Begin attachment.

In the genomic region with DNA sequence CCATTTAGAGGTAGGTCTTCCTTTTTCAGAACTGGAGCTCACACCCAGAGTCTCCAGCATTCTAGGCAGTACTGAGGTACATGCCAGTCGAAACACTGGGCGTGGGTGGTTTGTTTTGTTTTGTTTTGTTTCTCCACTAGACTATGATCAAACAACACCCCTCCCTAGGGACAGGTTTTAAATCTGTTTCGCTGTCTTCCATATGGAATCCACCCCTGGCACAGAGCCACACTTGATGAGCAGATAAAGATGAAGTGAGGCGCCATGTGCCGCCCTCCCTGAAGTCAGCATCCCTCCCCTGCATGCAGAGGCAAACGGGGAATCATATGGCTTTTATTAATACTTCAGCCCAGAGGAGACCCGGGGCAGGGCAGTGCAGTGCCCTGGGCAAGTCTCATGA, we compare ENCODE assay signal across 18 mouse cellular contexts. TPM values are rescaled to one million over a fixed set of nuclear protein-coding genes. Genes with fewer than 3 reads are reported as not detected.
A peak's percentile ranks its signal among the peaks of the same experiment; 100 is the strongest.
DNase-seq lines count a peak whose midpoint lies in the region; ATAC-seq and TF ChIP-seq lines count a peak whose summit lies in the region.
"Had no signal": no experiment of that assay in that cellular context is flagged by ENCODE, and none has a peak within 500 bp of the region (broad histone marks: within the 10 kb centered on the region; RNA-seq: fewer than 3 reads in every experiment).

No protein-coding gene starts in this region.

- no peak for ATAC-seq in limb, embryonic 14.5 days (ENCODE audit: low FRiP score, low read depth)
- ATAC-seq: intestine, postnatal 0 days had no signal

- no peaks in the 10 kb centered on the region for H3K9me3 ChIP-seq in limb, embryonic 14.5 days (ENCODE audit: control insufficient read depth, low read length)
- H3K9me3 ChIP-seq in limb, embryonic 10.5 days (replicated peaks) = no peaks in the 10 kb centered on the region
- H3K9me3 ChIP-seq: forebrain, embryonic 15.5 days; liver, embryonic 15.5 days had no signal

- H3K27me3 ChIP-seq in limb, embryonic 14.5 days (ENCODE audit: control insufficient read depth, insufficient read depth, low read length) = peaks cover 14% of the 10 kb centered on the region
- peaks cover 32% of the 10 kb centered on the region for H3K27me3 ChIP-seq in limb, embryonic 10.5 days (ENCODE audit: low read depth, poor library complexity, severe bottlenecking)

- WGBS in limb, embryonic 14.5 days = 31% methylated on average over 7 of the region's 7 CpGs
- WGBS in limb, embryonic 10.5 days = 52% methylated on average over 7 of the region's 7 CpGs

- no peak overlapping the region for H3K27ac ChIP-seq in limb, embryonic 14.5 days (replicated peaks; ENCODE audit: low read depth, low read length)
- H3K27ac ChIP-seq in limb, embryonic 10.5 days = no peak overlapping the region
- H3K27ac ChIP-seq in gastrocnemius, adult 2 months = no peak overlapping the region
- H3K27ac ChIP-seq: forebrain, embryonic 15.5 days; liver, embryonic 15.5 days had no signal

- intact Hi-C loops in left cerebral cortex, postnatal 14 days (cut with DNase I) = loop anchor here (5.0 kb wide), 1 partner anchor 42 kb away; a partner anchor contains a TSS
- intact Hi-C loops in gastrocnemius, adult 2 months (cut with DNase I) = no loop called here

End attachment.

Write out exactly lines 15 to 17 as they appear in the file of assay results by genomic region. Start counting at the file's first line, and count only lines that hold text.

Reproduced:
- no peak overlapping the region for H3K27ac ChIP-seq in limb, embryonic 14.5 days (replicated peaks; ENCODE audit: low read depth, low read length)
- H3K27ac ChIP-seq in limb, embryonic 10.5 days = no peak overlapping the region
- H3K27ac ChIP-seq in gastrocnemius, adult 2 months = no peak overlapping the region